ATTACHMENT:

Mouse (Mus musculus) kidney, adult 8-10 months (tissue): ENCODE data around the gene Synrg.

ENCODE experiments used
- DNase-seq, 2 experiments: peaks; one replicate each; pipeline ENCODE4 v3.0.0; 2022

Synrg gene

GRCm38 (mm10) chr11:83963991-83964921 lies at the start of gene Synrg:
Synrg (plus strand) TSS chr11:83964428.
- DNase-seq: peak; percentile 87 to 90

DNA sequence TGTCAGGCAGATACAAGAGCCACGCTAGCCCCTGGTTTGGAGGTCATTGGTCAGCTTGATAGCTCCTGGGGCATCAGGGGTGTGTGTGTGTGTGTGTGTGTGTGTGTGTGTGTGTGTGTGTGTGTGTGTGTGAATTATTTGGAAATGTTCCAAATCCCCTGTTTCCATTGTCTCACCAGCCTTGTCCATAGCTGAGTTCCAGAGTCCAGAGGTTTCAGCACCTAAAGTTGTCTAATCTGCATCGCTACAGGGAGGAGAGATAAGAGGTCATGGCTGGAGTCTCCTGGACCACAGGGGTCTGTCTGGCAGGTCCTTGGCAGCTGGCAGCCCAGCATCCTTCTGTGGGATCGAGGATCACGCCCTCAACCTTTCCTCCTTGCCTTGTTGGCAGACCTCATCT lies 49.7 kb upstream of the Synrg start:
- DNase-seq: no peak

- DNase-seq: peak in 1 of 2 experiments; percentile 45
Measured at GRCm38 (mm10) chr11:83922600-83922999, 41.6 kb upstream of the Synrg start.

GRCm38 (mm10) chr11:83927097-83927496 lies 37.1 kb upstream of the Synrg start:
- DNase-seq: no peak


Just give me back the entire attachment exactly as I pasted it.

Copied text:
Mouse (Mus musculus) kidney, adult 8-10 months (tissue): ENCODE data around the gene Synrg.

ENCODE experiments used
- DNase-seq, 2 experiments: peaks; one replicate each; pipeline ENCODE4 v3.0.0; 2022

Synrg gene

GRCm38 (mm10) chr11:83963991-83964921 lies at the start of gene Synrg:
Synrg (plus strand) TSS chr11:83964428.
- DNase-seq: peak; percentile 87 to 90

DNA sequence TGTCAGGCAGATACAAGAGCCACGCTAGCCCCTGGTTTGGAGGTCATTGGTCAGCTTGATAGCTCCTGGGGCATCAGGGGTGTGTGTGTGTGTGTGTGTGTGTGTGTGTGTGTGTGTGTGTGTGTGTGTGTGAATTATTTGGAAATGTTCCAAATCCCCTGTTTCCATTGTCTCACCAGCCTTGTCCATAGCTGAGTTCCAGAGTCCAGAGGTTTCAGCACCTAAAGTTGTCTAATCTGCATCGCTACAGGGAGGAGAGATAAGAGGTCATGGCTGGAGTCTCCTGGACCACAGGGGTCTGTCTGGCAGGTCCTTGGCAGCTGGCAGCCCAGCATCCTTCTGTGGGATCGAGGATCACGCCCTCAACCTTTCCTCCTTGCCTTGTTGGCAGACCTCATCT lies 49.7 kb upstream of the Synrg start:
- DNase-seq: no peak

- DNase-seq: peak in 1 of 2 experiments; percentile 45
Measured at GRCm38 (mm10) chr11:83922600-83922999, 41.6 kb upstream of the Synrg start.

GRCm38 (mm10) chr11:83927097-83927496 lies 37.1 kb upstream of the Synrg start:
- DNase-seq: no peak